And all that would seem to fulfill the mission of the group described on the CRS website [emphasis added]:

[The CRS] is the only Federal entity dedicated to assisting state and local government units, private and public organizations, and community groups with preventing and resolving racial and ethnic tensions, incidents, and civil disorders. The CRS works to restore stability and accord.

While that mission is not perfectly defined and leaves some room for interpretation, the expenses — traveling “to work marches,” “provide technical assistance,” etc. — are not unreasonable in that context: It is the purpose of the CRS to travel to such places and “work” the marches.

The ostensible job of the CRS is to act as a peacemaker for “community conflicts and tensions arising from differences of race, color, and national origin.” They travel to the sources of conflict, using “impartial mediation practices and conflict resolution procedures” to restore peace and harmony.

To be fair, the new report also described emails between a Miami-Dade County Community Relations Board Program Officer Amy Carswell and Thomas Battles, regional director for CRS. In those exchanges, Carswell congratulates Battles and his colleagues after the Sentinel article “for their outstanding and ongoing efforts to reduce tensions and build bridges of understanding and respect in Sanford, Florida.”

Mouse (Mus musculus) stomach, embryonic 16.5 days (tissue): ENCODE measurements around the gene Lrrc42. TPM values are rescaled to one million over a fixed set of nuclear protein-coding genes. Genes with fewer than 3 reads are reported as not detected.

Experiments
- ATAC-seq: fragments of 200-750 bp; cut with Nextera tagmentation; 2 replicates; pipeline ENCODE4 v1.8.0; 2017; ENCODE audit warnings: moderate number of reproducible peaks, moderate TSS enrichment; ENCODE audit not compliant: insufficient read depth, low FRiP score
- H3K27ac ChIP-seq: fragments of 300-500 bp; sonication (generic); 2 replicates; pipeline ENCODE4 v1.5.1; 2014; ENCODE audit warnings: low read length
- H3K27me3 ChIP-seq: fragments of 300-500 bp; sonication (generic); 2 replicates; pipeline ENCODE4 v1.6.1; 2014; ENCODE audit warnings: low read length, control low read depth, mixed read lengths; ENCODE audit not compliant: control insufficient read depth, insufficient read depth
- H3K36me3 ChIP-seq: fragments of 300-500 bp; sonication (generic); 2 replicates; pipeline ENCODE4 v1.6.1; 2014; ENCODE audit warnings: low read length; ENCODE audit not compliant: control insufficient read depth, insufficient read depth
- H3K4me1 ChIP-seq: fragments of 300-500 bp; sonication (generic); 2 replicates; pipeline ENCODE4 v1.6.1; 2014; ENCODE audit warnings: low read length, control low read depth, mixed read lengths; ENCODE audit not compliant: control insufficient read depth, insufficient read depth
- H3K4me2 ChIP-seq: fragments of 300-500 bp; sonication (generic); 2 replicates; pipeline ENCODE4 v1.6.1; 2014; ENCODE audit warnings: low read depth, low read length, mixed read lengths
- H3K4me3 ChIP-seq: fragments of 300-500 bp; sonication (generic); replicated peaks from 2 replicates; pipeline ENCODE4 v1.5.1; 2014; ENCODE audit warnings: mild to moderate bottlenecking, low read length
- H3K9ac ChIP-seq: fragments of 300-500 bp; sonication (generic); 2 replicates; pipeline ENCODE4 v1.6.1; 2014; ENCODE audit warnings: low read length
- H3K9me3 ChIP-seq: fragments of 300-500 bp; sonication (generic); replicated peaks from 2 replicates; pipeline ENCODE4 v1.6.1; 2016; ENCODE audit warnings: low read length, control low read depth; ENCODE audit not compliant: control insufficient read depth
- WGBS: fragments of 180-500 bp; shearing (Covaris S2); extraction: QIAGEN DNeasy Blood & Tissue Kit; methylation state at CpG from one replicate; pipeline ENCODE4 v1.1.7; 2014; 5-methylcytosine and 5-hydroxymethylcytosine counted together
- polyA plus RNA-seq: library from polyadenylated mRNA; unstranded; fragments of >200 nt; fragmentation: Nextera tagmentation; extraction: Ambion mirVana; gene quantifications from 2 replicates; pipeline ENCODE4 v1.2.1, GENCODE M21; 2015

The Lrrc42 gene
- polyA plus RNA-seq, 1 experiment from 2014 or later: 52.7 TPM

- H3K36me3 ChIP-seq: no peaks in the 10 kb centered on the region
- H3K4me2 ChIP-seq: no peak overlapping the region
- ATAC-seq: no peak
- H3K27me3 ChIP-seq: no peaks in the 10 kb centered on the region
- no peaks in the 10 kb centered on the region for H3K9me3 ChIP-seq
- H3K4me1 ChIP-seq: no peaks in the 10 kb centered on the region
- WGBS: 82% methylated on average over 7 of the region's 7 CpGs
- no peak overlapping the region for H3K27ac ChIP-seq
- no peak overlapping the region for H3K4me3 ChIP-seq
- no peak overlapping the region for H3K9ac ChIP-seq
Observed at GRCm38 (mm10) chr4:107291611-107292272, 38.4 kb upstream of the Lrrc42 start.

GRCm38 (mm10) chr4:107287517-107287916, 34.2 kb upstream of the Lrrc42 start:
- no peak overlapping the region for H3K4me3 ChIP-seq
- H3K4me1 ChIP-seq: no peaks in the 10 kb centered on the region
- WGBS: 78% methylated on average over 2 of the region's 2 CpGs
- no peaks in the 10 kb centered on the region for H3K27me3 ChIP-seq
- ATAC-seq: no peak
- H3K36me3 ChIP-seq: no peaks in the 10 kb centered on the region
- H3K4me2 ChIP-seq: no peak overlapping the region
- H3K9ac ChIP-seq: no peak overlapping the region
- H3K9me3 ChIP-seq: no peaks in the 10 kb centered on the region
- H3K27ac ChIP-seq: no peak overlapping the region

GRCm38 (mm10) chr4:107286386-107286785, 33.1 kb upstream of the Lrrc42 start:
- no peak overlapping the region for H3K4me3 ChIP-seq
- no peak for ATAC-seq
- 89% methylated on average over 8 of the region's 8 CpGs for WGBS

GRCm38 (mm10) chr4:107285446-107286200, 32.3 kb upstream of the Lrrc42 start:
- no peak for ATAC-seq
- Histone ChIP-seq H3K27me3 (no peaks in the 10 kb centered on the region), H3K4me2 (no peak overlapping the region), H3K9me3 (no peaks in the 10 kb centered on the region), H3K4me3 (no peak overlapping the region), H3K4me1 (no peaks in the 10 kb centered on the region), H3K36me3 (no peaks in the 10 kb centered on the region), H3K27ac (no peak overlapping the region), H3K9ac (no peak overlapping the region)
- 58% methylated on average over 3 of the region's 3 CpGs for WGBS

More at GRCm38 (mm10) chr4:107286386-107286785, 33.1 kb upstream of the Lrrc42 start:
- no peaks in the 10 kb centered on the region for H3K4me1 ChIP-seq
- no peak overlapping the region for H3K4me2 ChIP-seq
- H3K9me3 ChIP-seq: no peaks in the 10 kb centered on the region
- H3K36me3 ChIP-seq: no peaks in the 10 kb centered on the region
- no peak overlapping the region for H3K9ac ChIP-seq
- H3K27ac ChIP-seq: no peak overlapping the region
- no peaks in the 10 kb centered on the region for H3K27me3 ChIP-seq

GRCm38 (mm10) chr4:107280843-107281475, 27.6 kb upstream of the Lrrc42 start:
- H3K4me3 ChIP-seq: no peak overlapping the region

Battles responds: “Thank you Partner. You did lots of stuff behind the scene to make Miami a success. We will continue to work together.”

While some might take that as evidence of backroom deal-making, though, there is no solid evidence that the conversation wasn’t completely above-board and in reference to their stated business.


In sum, without photos or video of compromising behavior that would show officials stirring up trouble, it seems an overreach to say the DOJ was actively involved in fomenting protests by citing their involvement in aspects surrounding them. Especially when that involvement appears to be fulfilling the group’s mission.

Some may take umbrage with the CRS and its mission as a whole — and valid critiques in general are healthy. But as long as that mission is in place, should the group really be targeted for being present and fulling it during the highly toxic time after the Trayvon Martin murder?

TheBlaze reached out to the Department of Justice for clarification, as well as to see if it plans to be present after the George Zimmerman verdict, but it was not immediately available to comment.


Department of Justice spokesperson Dena W. Iverson told TheBlaze “the Community Relations Service was in Florida as part of their mandated mission” and directed us to their official website for more information.

She said she is “checking” on their plans for after the Zimmerman verdict.


A report on notes, “it’s not clear from the [Orlando Sentinel] article whether the unit’s involvement crossed the line from mediation to advocacy. The article generally described their role as teaching civil-rights organizers how to manage crowds and easing tensions.”